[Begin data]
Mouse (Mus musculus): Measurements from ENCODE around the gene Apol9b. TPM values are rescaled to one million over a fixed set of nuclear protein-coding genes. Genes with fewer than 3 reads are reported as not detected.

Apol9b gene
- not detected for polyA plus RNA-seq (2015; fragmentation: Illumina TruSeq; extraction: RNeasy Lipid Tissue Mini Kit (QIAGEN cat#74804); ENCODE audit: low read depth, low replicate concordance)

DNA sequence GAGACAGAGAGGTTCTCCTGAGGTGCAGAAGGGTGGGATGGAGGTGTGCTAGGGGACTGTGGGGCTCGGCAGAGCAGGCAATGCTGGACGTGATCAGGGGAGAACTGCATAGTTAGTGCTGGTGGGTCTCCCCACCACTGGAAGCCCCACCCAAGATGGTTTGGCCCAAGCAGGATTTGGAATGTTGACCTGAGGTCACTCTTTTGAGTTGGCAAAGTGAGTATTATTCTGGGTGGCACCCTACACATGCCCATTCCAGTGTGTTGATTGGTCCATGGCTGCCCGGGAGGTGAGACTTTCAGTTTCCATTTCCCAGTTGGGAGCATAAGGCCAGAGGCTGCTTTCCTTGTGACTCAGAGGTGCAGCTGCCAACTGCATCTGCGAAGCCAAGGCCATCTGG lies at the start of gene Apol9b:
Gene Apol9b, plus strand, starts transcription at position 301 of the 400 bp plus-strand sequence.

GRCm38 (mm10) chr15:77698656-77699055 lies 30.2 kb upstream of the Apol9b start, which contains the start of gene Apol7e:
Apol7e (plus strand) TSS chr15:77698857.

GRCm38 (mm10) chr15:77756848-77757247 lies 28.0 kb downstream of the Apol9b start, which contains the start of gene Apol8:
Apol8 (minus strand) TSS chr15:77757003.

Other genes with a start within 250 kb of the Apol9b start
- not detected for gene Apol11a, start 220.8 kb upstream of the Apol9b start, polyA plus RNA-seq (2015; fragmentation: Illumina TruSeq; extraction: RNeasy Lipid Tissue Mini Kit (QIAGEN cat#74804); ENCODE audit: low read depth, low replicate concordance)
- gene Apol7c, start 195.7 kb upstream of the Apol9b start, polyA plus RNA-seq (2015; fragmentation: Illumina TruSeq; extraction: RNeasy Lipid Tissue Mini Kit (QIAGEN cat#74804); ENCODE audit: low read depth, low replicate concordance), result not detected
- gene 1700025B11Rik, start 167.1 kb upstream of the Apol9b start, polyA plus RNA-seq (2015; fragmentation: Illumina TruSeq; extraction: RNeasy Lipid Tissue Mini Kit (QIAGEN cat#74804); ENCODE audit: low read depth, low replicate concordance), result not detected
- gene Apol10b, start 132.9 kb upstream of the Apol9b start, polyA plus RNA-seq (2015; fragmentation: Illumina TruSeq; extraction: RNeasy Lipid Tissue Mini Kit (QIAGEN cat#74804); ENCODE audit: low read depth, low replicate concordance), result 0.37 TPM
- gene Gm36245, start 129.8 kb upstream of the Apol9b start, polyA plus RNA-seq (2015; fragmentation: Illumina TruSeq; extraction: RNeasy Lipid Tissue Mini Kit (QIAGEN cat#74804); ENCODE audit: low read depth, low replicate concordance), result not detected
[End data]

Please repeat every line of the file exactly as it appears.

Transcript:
Mouse (Mus musculus): Measurements from ENCODE around the gene Apol9b. TPM values are rescaled to one million over a fixed set of nuclear protein-coding genes. Genes with fewer than 3 reads are reported as not detected.

Apol9b gene
- not detected for polyA plus RNA-seq (2015; fragmentation: Illumina TruSeq; extraction: RNeasy Lipid Tissue Mini Kit (QIAGEN cat#74804); ENCODE audit: low read depth, low replicate concordance)

DNA sequence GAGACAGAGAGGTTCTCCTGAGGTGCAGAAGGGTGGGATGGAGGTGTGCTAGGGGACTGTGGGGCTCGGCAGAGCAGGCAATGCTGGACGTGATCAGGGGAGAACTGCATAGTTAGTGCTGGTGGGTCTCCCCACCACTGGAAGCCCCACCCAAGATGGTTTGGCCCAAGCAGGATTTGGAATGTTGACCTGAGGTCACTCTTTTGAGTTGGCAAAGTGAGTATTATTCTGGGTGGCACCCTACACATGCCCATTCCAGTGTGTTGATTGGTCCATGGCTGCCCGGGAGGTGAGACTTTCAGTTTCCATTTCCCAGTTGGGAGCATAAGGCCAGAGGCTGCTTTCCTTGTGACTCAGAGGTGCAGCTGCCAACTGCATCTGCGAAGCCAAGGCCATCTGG lies at the start of gene Apol9b:
Gene Apol9b, plus strand, starts transcription at position 301 of the 400 bp plus-strand sequence.

GRCm38 (mm10) chr15:77698656-77699055 lies 30.2 kb upstream of the Apol9b start, which contains the start of gene Apol7e:
Apol7e (plus strand) TSS chr15:77698857.

GRCm38 (mm10) chr15:77756848-77757247 lies 28.0 kb downstream of the Apol9b start, which contains the start of gene Apol8:
Apol8 (minus strand) TSS chr15:77757003.

Other genes with a start within 250 kb of the Apol9b start
- not detected for gene Apol11a, start 220.8 kb upstream of the Apol9b start, polyA plus RNA-seq (2015; fragmentation: Illumina TruSeq; extraction: RNeasy Lipid Tissue Mini Kit (QIAGEN cat#74804); ENCODE audit: low read depth, low replicate concordance)
- gene Apol7c, start 195.7 kb upstream of the Apol9b start, polyA plus RNA-seq (2015; fragmentation: Illumina TruSeq; extraction: RNeasy Lipid Tissue Mini Kit (QIAGEN cat#74804); ENCODE audit: low read depth, low replicate concordance), result not detected
- gene 1700025B11Rik, start 167.1 kb upstream of the Apol9b start, polyA plus RNA-seq (2015; fragmentation: Illumina TruSeq; extraction: RNeasy Lipid Tissue Mini Kit (QIAGEN cat#74804); ENCODE audit: low read depth, low replicate concordance), result not detected
- gene Apol10b, start 132.9 kb upstream of the Apol9b start, polyA plus RNA-seq (2015; fragmentation: Illumina TruSeq; extraction: RNeasy Lipid Tissue Mini Kit (QIAGEN cat#74804); ENCODE audit: low read depth, low replicate concordance), result 0.37 TPM
- gene Gm36245, start 129.8 kb upstream of the Apol9b start, polyA plus RNA-seq (2015; fragmentation: Illumina TruSeq; extraction: RNeasy Lipid Tissue Mini Kit (QIAGEN cat#74804); ENCODE audit: low read depth, low replicate concordance), result not detected